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A Letter from Mr. Christian MayerÖ On the Going of a New Pendulum Clock
London,: T. Becket, 1781.. Quarto, 19 pp., final page advertisement for a work by John Arnold, a few spots; very good in neat modern paper boards with morocco spine label. Very rare: one of very few publications to directly discuss the chronometers of John Arnold, and clearly published with his consent - and almost certainly with his involvement - this work was issued in very small numbers to puff the technical prowess of Arnold at a time when he was working on the revolution in chronometers that would culminate in "Arnold 36" of 1782, the first timepiece to actually be called a chronometer, and the forerunner of the viability of quantity production: by the mid-1780s 'Captains of the East India Company and the Royal Navy flocked to the chronometer factories' (Sobel, Longitude).Arnold (1736-1799) was the English watchmaker most responsible for making practical advances in the manufacture of chronometers. He had benefitted from the magnum opus of longitude, John Harrison's Principles of 1767, the publication of which was forced by Astronomer Royal Nevil Maskelyne, who first gave copies of the detailed plates to Larcum Kendall for the manufacture of K1, the chronometer taken on board Resolution for Cook's second voyage. Soon after, Maskelyne also gave a copy of Harrison's book to Arnold, who ultimately produced three chronometers which were also taken on board the Resolution. Kendall's was by far the superior timepiece, although Arnold's chances were not helped by the fact that one was allowed to go unwound (the fiery debate about whether this was the fault of William Wales helped fuel his acrimonious split with the Forsters).Arnold had a better business mind than Kendall, and was more aware of the practicalities of watch-design meaning that his "Arnold 36" of 1777 is considered the first modern chronometer. Arnold was also not only personally charming, but as this rare pamphlet neatly proves, a wonder at self-promotion. This work translates a laudatory essay by the German astronomer Christian Mayer, praising Arnold's work on a new pendulum clock at Manheim. The fact that this is in effect an extended advertisement is safely proven by the long translator's preface, which concludes triumphantly: 'While Mr. Arnold's improvements in clock-work may thus become serviceable to astronomers; that superior degree of perfection to which he had brought his Pocket Chronometers must be of the highest utility in geography and navigation... ships may now proceed on their voyages with a degree of certainty and expedition unhoped for and unknown to preceding navigators...'.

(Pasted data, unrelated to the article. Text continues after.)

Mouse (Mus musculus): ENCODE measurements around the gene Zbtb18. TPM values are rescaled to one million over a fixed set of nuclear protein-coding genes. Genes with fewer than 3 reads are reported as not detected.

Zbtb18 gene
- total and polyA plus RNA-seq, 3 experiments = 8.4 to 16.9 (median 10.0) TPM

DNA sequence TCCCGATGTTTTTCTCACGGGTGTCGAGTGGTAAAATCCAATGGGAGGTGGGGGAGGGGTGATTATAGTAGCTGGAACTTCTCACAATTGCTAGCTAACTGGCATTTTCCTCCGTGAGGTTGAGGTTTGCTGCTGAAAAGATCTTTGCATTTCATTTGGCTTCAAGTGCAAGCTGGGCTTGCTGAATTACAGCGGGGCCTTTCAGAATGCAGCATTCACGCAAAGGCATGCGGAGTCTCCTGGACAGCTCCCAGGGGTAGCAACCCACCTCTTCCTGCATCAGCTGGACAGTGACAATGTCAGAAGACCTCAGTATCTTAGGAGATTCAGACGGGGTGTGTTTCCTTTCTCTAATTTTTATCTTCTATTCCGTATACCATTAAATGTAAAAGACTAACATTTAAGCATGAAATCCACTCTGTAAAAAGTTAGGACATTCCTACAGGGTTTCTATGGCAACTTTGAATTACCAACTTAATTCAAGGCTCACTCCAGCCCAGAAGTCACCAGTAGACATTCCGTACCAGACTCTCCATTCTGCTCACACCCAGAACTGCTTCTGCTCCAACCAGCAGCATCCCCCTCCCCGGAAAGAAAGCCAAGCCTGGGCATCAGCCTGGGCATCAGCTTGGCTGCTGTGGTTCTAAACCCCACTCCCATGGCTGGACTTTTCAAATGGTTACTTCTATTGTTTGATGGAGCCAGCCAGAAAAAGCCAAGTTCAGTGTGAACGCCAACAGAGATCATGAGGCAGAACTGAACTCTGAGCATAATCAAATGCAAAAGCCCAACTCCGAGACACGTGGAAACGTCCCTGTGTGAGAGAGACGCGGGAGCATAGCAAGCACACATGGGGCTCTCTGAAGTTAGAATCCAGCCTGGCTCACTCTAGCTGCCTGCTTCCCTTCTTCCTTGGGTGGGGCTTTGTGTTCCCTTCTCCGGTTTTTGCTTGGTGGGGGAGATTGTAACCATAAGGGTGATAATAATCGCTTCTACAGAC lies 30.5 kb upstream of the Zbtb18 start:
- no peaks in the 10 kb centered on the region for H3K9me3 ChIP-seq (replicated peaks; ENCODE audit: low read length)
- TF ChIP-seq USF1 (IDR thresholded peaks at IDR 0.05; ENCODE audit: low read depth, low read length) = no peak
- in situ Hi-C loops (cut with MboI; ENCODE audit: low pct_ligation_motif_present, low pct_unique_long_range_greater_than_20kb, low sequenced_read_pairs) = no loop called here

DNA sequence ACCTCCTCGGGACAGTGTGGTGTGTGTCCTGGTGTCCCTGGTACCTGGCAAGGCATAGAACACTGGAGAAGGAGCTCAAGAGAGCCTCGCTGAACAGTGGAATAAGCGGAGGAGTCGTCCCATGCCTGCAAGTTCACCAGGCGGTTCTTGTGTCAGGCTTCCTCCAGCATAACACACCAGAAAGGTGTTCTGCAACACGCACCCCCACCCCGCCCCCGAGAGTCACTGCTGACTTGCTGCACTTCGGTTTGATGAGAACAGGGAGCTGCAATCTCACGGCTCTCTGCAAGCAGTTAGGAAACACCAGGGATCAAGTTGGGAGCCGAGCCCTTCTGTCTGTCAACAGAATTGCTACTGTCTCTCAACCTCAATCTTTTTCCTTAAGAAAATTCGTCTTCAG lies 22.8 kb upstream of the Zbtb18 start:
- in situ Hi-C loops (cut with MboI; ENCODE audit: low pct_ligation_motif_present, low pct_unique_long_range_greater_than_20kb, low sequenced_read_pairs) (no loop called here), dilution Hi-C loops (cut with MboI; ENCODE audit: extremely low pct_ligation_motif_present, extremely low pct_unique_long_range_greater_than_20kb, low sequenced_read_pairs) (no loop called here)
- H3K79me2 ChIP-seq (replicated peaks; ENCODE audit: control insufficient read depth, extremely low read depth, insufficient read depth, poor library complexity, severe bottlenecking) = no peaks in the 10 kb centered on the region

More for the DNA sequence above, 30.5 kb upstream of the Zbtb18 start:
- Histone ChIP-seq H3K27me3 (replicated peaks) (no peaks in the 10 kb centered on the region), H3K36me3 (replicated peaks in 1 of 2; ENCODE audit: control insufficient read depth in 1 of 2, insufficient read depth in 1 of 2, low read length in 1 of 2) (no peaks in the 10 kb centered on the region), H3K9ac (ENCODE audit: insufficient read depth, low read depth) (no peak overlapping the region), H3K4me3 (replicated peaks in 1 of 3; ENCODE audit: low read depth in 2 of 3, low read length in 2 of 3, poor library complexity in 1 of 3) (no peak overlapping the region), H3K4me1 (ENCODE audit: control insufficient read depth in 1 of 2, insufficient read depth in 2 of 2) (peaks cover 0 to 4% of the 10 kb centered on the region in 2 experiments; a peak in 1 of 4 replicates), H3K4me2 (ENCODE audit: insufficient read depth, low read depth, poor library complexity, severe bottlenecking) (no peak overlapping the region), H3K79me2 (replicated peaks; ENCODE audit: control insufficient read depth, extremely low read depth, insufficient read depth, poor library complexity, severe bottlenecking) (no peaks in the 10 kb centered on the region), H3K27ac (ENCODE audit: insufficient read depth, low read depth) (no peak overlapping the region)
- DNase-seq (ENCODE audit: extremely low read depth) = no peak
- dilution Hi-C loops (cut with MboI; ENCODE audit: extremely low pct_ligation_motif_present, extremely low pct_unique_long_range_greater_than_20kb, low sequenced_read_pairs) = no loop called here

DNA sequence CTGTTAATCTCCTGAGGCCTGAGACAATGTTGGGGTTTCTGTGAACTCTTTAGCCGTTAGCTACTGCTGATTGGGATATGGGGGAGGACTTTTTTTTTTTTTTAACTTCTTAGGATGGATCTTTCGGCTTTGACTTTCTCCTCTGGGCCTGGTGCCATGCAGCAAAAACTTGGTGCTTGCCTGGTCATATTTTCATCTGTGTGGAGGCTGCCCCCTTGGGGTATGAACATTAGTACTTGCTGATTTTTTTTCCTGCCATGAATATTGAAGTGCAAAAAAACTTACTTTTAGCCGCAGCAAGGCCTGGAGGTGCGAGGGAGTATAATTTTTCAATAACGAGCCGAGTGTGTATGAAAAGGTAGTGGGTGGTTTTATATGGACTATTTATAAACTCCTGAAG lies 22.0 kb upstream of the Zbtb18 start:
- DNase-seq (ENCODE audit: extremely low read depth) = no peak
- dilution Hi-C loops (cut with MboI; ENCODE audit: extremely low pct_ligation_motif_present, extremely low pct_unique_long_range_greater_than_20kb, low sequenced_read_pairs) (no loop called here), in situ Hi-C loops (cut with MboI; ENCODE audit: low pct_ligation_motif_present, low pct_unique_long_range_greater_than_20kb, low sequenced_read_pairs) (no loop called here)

[Bookseller: Hordern House Rare Books]
Last Found On: 2013-07-20           Check availability:      Biblio    

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